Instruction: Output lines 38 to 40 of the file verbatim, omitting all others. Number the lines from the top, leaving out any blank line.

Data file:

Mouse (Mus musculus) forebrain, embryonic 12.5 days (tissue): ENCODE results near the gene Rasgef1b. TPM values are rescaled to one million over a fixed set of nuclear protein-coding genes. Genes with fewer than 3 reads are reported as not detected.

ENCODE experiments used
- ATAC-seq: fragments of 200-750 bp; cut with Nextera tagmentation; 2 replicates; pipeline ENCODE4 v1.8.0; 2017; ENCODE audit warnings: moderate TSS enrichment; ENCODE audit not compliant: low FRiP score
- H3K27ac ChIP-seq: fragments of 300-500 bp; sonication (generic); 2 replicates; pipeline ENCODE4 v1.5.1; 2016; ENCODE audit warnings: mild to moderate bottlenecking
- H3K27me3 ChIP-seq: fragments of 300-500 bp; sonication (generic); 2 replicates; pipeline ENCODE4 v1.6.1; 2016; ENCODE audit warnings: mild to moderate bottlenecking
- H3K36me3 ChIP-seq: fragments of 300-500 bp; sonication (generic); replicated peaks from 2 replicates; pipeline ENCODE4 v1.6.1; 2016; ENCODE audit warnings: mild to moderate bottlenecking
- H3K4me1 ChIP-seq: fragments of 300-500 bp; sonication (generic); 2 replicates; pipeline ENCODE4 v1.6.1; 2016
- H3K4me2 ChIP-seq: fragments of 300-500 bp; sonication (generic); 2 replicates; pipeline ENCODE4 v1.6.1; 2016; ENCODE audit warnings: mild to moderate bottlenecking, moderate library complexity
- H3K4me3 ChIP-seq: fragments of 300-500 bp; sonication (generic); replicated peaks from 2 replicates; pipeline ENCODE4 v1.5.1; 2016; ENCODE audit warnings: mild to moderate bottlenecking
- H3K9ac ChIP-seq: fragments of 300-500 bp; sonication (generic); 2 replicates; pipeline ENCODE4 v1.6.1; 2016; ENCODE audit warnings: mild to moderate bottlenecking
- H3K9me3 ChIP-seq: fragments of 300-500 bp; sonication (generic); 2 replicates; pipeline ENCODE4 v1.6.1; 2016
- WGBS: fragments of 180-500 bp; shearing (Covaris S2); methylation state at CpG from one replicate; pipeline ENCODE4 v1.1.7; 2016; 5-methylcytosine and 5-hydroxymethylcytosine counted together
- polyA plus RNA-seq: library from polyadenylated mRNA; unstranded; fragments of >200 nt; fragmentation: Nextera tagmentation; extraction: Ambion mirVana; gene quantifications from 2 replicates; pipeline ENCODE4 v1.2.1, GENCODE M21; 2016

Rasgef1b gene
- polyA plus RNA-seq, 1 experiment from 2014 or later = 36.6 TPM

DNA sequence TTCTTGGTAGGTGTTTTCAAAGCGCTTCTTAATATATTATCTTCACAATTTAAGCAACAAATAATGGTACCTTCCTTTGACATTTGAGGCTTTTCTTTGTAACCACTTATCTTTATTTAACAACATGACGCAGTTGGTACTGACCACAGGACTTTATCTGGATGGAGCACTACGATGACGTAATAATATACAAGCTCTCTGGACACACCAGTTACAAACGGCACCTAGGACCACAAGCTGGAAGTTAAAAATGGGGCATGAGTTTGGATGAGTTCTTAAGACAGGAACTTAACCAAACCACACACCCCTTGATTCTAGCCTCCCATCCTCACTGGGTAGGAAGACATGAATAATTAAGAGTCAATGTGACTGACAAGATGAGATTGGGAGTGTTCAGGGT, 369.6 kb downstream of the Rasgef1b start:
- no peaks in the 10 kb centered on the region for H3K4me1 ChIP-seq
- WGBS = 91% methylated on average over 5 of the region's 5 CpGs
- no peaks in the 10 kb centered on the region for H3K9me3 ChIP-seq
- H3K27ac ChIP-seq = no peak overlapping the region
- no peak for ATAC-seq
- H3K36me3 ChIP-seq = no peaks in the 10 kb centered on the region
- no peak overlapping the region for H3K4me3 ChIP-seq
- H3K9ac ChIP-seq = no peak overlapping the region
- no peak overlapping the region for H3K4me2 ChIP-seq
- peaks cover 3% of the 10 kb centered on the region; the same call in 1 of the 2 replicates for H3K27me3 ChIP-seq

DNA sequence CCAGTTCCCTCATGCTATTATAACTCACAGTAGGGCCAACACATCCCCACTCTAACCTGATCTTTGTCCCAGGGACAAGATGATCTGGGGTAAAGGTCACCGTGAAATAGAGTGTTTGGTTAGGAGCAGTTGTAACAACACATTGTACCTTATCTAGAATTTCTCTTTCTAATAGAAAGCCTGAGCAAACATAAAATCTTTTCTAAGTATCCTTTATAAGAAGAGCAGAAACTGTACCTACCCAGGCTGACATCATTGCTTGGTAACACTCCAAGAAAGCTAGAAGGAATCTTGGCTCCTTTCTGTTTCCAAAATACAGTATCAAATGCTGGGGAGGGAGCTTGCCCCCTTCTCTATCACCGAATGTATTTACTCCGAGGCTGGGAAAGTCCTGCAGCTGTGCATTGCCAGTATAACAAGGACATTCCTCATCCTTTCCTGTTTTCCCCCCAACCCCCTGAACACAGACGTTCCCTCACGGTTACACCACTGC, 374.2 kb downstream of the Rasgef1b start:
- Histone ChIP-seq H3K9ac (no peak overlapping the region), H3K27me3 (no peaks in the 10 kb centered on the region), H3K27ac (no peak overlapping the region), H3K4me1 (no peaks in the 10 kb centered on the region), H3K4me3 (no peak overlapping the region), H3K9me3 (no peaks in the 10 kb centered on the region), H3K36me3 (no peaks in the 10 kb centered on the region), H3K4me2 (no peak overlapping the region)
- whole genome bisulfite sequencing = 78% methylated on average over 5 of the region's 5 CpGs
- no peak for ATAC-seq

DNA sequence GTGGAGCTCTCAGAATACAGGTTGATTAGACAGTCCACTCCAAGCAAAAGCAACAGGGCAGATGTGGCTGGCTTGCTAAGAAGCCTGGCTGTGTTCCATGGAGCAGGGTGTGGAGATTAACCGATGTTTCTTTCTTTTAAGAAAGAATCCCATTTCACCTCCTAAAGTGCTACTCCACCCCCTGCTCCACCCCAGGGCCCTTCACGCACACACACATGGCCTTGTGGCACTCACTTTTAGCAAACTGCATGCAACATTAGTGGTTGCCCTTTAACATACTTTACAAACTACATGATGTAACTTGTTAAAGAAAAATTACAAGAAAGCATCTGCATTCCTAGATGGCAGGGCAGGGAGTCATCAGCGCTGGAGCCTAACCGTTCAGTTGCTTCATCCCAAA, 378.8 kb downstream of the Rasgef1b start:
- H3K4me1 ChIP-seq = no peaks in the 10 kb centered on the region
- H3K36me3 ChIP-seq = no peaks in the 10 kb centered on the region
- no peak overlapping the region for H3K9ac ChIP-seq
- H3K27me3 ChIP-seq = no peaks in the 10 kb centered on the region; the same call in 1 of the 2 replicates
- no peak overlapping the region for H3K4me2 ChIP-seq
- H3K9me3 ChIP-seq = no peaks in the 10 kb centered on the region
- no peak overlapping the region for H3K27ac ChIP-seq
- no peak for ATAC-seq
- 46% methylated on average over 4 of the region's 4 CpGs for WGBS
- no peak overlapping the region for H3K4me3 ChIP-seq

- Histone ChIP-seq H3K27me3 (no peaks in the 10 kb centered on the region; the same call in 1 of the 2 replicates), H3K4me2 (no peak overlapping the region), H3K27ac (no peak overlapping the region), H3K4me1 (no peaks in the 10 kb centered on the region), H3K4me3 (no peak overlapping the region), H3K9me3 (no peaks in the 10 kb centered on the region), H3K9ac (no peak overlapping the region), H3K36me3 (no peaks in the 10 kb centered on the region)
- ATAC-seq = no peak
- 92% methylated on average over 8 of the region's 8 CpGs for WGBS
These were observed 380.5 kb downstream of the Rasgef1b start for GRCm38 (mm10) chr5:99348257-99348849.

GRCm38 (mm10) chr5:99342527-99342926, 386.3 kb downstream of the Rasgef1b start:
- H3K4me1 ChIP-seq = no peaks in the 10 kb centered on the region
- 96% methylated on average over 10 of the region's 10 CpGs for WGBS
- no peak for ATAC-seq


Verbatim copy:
- no peak overlapping the region for H3K27ac ChIP-seq
- no peak for ATAC-seq
- 46% methylated on average over 4 of the region's 4 CpGs for WGBS